The Karakum Canal (Turkmen: Garagum kanaly) is one of the longest water supply canals and largest irrigation systems in the world. Its located in Turkmenistan and crosses almost the entire territory of the country from east to west. The length of the channel is about 1375 km (854 mi). It can carry 13 km3 (3.1 cu mi) of water annually from the Amu-Darya River across the Karakum Desert.
The Karakum Canal was one of the most powerful and important infrastructure facilities in the Central Asia region built by the Soviet Union. Its construction began in 1954, a year after Stalin’s death. Before this, to irrigate the territory of the Karakum desert, it was planned to build another canal – the Main Turkmen Canal along the bed of the ancient dried up river Uzboy.
The first stage of the Karakum canal from Amu Darya to Murgab with a length of 400 km was built in 1959. The following year, the second stage of the canal from the city of Mary to Tejen, 138 km long, was completed. The Khauzkhan reservoir was built on this site. The third stage of the canal (Tedjen – Ashgabat), 260 km long, was completed in 1962. In 1967, the canal was extended to Gökdepe.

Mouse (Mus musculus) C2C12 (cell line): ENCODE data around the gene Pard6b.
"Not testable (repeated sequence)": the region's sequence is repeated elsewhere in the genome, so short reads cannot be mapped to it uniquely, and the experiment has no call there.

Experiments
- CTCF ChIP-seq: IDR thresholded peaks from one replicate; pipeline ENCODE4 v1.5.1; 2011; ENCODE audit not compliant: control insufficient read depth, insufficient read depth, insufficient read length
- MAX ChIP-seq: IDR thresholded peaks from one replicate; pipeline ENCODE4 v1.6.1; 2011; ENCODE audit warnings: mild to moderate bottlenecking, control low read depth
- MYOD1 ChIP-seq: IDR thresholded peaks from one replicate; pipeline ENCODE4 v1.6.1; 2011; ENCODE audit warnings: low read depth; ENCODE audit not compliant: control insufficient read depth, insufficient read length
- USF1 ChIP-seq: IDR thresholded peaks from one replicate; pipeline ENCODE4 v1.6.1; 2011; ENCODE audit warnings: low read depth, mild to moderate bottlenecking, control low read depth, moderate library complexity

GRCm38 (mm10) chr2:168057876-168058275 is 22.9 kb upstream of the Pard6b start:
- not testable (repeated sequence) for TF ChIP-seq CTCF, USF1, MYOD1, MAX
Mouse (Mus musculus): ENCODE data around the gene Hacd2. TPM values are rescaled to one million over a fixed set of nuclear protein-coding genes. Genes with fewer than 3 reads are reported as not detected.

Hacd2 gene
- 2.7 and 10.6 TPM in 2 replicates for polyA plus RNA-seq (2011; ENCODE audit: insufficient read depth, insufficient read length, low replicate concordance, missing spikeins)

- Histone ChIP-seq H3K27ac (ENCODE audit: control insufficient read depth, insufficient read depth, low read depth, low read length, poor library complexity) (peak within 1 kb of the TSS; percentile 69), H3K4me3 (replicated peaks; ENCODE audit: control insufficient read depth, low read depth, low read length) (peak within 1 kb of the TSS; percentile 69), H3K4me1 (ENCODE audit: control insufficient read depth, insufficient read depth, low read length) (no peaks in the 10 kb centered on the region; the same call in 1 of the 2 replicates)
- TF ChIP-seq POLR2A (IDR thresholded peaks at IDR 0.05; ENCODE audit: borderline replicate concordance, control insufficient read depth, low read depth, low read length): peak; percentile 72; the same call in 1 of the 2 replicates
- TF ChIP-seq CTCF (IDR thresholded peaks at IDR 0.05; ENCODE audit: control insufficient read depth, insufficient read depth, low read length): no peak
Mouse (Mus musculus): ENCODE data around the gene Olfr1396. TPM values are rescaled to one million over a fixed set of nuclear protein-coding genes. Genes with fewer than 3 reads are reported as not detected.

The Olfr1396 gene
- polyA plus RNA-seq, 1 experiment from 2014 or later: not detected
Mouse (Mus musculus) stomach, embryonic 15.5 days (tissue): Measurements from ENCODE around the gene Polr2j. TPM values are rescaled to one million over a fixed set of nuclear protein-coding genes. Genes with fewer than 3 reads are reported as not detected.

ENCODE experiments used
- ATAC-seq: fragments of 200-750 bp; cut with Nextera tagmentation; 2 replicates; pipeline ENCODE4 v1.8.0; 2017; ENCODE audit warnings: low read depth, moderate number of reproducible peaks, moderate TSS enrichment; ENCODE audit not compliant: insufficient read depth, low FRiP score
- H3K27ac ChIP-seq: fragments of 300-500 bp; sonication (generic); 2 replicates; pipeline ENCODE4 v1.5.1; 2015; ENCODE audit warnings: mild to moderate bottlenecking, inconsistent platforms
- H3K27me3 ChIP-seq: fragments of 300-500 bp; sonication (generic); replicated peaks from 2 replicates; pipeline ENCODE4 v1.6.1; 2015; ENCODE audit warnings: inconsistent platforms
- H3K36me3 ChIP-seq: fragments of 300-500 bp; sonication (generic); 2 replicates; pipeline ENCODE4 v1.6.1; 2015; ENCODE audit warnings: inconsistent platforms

The construction of the canal made it possible to significantly increase the area of irrigated land and improve water supply to cities. Construction of the fourth stage of the canal lasted from 1971 to 1988. In 1973, two dams were built in Ashgabat, as well as the Kopetdag dam and the Kopetdag reservoir.
The construction of the Karakum canal, on the one hand, had a beneficial effect on the economic development of the region. On the other hand, the canal led to serious environmental problems. It takes up to 45% of the Amu Darya River flow. It is believed that the construction of the canal was one of the main reasons for the problem of drying up of the Aral Sea.
The channel efficiency is quite low. About a quarter of the water entering it goes into the ground. Some of the canal structures are in need of repair and reconstruction. Another canal problem is silting. At the beginning of the 21st century, the Zeid reservoir was built at the head of the canal to prevent siltation. The muddy water of the Amu Darya settles in it.